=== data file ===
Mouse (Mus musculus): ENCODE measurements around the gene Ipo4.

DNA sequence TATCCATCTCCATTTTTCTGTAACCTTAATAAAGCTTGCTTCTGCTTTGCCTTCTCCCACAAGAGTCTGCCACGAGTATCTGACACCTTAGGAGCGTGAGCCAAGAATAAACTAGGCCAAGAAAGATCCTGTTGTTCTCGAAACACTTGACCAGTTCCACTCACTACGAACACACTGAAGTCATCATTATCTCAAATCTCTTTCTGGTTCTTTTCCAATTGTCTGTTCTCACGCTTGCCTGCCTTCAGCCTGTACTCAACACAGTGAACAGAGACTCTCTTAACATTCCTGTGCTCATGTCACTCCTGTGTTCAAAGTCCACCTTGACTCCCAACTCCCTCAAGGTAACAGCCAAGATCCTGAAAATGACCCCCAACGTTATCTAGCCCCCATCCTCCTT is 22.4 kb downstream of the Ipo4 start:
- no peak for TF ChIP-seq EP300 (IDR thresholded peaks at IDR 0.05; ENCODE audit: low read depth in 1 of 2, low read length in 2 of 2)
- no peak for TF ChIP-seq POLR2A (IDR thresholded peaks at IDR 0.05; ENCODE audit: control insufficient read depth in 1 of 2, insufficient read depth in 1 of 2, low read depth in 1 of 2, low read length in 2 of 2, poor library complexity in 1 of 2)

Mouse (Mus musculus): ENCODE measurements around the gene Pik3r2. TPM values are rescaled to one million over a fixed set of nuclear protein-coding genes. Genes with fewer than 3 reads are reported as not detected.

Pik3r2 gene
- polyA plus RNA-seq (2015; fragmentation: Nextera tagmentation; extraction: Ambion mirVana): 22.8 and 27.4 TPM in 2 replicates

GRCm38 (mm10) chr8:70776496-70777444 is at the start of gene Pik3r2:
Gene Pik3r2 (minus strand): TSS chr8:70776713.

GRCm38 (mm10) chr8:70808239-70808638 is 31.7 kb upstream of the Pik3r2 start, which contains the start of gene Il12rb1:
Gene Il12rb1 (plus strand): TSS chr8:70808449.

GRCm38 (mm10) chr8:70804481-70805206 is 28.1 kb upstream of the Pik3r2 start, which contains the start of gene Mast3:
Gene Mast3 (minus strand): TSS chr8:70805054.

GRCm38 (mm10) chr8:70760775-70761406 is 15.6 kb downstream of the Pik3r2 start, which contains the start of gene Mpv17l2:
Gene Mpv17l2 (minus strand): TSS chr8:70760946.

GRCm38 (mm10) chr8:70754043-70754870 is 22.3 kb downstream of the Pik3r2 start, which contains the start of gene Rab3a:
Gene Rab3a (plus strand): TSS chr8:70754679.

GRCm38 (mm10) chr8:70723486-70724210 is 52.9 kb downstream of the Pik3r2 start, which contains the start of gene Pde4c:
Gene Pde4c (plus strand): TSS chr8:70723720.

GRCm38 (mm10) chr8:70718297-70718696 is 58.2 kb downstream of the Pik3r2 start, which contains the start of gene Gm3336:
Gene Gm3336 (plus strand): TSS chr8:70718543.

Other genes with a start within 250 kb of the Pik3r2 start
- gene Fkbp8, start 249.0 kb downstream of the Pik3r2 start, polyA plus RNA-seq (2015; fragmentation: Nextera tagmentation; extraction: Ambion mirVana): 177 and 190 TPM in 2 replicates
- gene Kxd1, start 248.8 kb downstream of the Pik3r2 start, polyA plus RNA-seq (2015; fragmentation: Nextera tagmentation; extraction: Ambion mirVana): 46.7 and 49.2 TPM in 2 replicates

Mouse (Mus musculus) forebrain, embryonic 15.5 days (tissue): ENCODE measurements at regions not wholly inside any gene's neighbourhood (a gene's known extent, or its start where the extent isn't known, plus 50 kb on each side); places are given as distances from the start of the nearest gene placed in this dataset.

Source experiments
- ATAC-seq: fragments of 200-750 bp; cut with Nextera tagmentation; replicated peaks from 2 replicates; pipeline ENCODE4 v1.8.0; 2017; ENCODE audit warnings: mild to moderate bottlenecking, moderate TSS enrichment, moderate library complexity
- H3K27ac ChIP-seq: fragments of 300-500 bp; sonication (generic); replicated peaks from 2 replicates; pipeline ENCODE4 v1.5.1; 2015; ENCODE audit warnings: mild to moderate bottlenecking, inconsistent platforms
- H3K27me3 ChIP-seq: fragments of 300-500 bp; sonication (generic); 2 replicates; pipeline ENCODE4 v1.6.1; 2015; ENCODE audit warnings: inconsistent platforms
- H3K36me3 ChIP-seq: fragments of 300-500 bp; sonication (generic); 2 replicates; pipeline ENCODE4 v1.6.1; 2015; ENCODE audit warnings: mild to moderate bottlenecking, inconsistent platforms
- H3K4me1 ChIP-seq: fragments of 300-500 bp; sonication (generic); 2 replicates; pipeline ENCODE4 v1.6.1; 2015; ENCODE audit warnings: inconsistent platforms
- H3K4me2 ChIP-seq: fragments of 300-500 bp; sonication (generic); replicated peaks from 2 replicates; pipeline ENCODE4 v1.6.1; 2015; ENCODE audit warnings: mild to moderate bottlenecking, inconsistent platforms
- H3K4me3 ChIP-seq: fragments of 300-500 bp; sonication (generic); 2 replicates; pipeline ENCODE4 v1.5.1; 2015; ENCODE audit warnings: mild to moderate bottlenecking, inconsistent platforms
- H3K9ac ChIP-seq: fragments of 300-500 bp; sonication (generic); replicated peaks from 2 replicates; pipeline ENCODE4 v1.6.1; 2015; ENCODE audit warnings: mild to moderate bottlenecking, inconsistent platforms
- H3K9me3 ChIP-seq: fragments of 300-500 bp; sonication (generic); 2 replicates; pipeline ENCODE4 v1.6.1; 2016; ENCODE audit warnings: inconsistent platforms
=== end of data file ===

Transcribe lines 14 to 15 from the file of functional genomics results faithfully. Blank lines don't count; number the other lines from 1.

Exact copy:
GRCm38 (mm10) chr8:70760775-70761406 is 15.6 kb downstream of the Pik3r2 start, which contains the start of gene Mpv17l2:
Gene Mpv17l2 (minus strand): TSS chr8:70760946.